Why read my opinions about the candidates when there are plenty of people with more inside knowledge pushing their own points of view? Well, the unique five-element story model explained in Elements of Persuasion for one thing. And not being actively engaged in the game gives us at FirstVoice the breathing room for fresh insights (Awareness=Air in our model). My charming prose is just icing on the cake. But if you are handicapping a horse race it makes sense to listen to the guys who spend their lives hanging around the track. Many White House Operatives are now hitting the public sector. Few are being very free about their views on the current Repub candidates. An exception is Dan Bartlett, Mr. Bush’s former counselor and one of GW’s closest aids.
Jim Rutenberg over at the NYT gives a synopsis of a talk Mr. Barlett gave to the U. S Chamber of Commerce that quickly cuts to the chase. But if you are a real political junkie why not see it for yourself here. It is well worth a long careful listen.
A while back, we mentioned that health care might be “just what the doctor ordered” for Dems to smoke out the Republicans. Now, against all odds (and much political advise) President Bush has vetoed the bipartisan SCHIP bill that would have extended health care for 3.8 million children. In doing so he has given the Dems a major issue to run on in ’08 AND played to the stereotype of the heartless, money grubbing Republican. Even a committed conservative like the Washington Times’ Editorial Page Editor Tony Blanky called Bush’s move “political malpractice.” Bush may or may not be a skilled statesman, but he clearly is a highly gifted street-smart politician, (don’t believe us, just ask Bill Clinton) so what made Bush do it?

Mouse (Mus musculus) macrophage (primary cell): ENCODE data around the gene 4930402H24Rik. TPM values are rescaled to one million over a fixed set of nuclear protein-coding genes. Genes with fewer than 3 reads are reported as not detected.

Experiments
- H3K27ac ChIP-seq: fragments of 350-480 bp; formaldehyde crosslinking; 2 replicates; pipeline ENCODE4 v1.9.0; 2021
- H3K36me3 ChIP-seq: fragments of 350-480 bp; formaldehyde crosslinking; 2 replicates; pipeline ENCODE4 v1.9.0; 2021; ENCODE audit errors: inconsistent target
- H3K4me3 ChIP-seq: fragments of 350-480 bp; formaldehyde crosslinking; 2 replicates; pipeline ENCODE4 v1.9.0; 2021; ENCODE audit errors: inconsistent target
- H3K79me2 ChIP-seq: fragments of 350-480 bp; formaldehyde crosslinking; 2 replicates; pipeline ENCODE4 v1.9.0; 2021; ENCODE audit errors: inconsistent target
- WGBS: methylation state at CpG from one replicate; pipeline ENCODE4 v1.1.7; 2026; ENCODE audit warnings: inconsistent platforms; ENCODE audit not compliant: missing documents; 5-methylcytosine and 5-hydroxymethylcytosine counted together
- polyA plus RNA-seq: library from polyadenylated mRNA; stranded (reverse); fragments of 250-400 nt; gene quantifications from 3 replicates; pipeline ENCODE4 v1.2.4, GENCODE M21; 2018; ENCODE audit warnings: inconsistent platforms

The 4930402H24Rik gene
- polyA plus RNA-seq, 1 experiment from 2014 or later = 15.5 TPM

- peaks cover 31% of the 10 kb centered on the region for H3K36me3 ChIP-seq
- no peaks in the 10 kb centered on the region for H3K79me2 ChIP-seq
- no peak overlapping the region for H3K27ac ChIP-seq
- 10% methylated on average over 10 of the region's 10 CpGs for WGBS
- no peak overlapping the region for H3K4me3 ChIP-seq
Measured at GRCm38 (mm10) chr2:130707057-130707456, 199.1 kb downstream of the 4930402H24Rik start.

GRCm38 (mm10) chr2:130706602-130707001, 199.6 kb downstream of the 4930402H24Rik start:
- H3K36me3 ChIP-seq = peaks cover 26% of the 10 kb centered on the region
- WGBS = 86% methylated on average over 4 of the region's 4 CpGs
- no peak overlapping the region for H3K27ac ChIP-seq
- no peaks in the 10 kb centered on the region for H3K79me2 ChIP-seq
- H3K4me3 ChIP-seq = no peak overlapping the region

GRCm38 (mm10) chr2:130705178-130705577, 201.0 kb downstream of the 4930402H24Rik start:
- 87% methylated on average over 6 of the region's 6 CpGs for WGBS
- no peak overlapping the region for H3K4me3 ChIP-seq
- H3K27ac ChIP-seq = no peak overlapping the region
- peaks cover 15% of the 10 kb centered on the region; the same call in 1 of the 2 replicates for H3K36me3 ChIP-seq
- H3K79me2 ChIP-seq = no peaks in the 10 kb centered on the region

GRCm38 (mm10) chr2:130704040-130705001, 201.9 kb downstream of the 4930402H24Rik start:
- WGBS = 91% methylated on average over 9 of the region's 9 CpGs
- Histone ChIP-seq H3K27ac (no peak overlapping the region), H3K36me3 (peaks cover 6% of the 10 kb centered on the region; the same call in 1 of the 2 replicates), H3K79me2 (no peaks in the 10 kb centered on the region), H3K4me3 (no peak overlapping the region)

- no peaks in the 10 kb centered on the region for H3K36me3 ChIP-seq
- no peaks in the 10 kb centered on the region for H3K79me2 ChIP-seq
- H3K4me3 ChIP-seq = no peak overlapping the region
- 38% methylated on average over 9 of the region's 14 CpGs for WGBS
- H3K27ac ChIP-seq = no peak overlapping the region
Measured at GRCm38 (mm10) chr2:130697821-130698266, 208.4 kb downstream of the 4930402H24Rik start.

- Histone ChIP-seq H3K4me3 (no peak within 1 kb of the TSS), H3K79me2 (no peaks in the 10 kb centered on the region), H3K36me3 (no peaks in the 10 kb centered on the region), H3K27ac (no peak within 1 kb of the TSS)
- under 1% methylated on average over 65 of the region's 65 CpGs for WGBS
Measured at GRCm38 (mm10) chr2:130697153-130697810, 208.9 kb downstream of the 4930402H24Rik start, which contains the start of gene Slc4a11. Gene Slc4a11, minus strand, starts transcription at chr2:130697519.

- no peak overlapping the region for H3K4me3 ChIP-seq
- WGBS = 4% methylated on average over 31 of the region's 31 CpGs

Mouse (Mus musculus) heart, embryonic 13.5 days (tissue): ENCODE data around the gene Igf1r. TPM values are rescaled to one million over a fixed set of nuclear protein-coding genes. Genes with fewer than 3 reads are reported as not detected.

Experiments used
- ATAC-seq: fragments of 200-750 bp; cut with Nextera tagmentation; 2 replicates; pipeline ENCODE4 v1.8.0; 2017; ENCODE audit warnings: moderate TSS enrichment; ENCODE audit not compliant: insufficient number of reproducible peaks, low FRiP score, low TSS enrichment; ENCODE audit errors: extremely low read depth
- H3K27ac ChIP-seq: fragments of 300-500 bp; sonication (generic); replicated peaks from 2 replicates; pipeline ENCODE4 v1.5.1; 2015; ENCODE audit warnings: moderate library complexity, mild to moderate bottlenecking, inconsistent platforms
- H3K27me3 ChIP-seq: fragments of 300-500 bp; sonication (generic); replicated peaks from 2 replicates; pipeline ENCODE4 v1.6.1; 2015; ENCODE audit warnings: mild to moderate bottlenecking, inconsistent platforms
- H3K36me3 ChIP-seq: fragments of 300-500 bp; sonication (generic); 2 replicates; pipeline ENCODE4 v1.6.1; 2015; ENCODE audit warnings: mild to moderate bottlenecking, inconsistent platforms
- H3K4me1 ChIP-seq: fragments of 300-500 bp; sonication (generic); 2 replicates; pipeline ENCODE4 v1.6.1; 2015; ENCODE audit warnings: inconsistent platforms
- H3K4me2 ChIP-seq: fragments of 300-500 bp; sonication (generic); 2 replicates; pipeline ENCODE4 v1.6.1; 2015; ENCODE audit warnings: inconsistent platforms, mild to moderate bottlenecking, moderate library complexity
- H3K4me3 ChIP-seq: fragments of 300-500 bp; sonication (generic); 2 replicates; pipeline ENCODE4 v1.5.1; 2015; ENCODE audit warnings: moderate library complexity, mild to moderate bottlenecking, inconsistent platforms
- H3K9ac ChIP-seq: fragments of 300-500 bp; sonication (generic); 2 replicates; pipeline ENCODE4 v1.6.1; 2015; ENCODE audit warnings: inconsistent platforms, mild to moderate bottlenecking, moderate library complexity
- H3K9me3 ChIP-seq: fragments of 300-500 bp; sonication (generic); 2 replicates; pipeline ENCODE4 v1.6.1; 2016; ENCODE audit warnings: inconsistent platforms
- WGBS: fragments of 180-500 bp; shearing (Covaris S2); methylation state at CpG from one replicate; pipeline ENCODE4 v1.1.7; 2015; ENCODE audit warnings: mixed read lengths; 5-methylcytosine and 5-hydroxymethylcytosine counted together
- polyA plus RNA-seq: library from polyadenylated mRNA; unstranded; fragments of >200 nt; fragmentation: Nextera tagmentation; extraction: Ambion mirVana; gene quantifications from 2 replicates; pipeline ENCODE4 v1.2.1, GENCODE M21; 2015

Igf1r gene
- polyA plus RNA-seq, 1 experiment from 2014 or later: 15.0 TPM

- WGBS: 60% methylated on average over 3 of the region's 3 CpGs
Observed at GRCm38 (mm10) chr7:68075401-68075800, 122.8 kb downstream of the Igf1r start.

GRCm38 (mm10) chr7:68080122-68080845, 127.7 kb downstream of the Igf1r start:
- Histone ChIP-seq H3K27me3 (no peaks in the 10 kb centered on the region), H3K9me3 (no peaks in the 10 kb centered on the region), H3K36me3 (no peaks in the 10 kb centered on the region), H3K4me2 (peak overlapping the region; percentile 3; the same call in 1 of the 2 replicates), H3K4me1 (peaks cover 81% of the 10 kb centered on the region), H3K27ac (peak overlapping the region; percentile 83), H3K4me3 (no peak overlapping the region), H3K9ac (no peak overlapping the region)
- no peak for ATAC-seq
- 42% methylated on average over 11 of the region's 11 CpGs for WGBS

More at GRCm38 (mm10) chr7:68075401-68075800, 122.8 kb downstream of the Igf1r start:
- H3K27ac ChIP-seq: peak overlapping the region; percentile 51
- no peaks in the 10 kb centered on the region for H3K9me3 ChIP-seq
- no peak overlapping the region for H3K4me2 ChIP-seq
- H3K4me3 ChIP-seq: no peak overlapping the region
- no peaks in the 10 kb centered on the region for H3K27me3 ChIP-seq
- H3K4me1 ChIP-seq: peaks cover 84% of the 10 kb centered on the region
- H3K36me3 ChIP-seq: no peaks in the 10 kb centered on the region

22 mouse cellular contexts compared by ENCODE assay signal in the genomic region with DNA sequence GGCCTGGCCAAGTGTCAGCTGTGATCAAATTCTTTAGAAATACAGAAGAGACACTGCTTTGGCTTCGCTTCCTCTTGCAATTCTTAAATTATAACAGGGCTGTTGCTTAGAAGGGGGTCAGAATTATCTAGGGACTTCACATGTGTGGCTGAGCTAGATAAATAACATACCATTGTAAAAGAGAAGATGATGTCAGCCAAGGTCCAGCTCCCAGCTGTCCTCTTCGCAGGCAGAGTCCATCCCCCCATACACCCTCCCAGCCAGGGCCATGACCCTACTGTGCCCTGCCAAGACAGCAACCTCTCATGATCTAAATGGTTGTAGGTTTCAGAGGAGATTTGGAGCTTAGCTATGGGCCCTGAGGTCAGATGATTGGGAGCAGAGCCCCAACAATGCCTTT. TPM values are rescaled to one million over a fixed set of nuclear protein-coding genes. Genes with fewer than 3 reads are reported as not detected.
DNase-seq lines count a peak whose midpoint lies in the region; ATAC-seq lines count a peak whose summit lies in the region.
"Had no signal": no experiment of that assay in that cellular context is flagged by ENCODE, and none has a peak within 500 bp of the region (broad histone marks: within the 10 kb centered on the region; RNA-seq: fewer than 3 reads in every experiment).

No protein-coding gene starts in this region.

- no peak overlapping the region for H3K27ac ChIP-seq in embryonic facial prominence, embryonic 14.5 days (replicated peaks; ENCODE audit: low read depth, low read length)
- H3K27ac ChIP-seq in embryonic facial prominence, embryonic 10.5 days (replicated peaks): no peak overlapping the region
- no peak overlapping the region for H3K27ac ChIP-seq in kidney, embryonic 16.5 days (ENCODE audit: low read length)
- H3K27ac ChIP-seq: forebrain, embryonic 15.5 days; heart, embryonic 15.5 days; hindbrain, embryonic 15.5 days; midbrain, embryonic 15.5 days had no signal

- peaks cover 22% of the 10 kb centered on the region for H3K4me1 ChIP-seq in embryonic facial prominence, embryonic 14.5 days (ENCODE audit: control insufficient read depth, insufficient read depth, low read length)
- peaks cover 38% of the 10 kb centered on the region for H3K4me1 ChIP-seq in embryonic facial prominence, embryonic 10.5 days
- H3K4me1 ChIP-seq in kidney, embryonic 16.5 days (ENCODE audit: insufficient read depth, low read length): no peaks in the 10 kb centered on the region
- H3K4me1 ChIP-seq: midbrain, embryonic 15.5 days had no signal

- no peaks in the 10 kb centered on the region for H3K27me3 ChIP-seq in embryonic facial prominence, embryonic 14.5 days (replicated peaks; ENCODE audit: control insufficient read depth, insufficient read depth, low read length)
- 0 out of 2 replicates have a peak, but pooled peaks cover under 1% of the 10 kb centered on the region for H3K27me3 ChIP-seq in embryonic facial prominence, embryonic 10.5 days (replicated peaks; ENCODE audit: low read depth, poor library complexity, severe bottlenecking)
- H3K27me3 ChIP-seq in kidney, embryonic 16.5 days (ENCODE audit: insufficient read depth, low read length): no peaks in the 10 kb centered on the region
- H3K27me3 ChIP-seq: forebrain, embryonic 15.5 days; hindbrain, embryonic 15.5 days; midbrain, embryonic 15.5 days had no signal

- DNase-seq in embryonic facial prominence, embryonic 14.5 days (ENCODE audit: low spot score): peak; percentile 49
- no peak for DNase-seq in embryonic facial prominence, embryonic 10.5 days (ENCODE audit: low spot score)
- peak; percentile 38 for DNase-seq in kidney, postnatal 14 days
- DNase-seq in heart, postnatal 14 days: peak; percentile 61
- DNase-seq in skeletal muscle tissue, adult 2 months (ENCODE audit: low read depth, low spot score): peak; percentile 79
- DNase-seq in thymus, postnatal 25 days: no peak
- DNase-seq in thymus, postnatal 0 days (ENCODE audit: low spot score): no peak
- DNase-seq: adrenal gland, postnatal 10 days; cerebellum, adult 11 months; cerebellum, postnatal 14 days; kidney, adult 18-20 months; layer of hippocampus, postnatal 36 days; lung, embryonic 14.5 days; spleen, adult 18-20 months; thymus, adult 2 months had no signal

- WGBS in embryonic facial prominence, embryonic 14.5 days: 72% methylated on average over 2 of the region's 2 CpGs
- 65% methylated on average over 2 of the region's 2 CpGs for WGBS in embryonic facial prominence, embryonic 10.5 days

We blame the power of story to hold a moment in memory. As we say in Elements of Persuasion, it is the emotions released in the struggle between hero and antagonist that locks a story in memory. When Hillary was just First Lady, the Republican Congress rallied and drove back her first attempt at universal health care branding it “socialized medicine.” It was widely credited with allowing the 1994 Repub take over of Congress. Now, “Hillary Care” resurfaces, and sensing an easy victory W draws a line in the sand. But times have changed and the story polarity has reversed (as often happens). Trying to repeat a heroic role from the past, Bush ends up playing the villain instead. Now you know why Hillary was laughing.